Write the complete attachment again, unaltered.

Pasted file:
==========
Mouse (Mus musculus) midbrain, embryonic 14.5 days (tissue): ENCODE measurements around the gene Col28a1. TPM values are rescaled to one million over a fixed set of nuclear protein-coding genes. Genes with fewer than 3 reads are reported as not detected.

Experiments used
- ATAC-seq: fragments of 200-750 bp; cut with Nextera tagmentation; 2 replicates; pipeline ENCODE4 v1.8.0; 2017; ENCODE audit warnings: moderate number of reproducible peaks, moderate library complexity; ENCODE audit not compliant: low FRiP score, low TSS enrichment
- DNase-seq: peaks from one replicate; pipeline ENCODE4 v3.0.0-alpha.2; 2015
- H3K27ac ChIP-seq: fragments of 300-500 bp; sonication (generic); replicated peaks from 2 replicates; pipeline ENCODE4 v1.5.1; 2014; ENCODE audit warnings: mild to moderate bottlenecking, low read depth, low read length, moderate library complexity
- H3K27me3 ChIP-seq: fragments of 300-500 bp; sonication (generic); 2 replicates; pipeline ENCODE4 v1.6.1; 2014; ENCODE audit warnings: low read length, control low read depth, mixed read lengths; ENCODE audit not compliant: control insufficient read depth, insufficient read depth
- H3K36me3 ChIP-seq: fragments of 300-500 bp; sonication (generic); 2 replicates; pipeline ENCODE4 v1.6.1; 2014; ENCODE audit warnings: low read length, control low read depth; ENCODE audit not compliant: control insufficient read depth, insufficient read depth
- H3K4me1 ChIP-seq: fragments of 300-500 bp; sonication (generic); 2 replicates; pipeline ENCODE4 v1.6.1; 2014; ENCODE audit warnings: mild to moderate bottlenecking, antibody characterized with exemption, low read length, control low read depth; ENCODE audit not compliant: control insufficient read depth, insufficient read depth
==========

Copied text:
Mouse (Mus musculus) midbrain, embryonic 14.5 days (tissue): ENCODE measurements around the gene Col28a1. TPM values are rescaled to one million over a fixed set of nuclear protein-coding genes. Genes with fewer than 3 reads are reported as not detected.

Experiments used
- ATAC-seq: fragments of 200-750 bp; cut with Nextera tagmentation; 2 replicates; pipeline ENCODE4 v1.8.0; 2017; ENCODE audit warnings: moderate number of reproducible peaks, moderate library complexity; ENCODE audit not compliant: low FRiP score, low TSS enrichment
- DNase-seq: peaks from one replicate; pipeline ENCODE4 v3.0.0-alpha.2; 2015
- H3K27ac ChIP-seq: fragments of 300-500 bp; sonication (generic); replicated peaks from 2 replicates; pipeline ENCODE4 v1.5.1; 2014; ENCODE audit warnings: mild to moderate bottlenecking, low read depth, low read length, moderate library complexity
- H3K27me3 ChIP-seq: fragments of 300-500 bp; sonication (generic); 2 replicates; pipeline ENCODE4 v1.6.1; 2014; ENCODE audit warnings: low read length, control low read depth, mixed read lengths; ENCODE audit not compliant: control insufficient read depth, insufficient read depth
- H3K36me3 ChIP-seq: fragments of 300-500 bp; sonication (generic); 2 replicates; pipeline ENCODE4 v1.6.1; 2014; ENCODE audit warnings: low read length, control low read depth; ENCODE audit not compliant: control insufficient read depth, insufficient read depth
- H3K4me1 ChIP-seq: fragments of 300-500 bp; sonication (generic); 2 replicates; pipeline ENCODE4 v1.6.1; 2014; ENCODE audit warnings: mild to moderate bottlenecking, antibody characterized with exemption, low read length, control low read depth; ENCODE audit not compliant: control insufficient read depth, insufficient read depth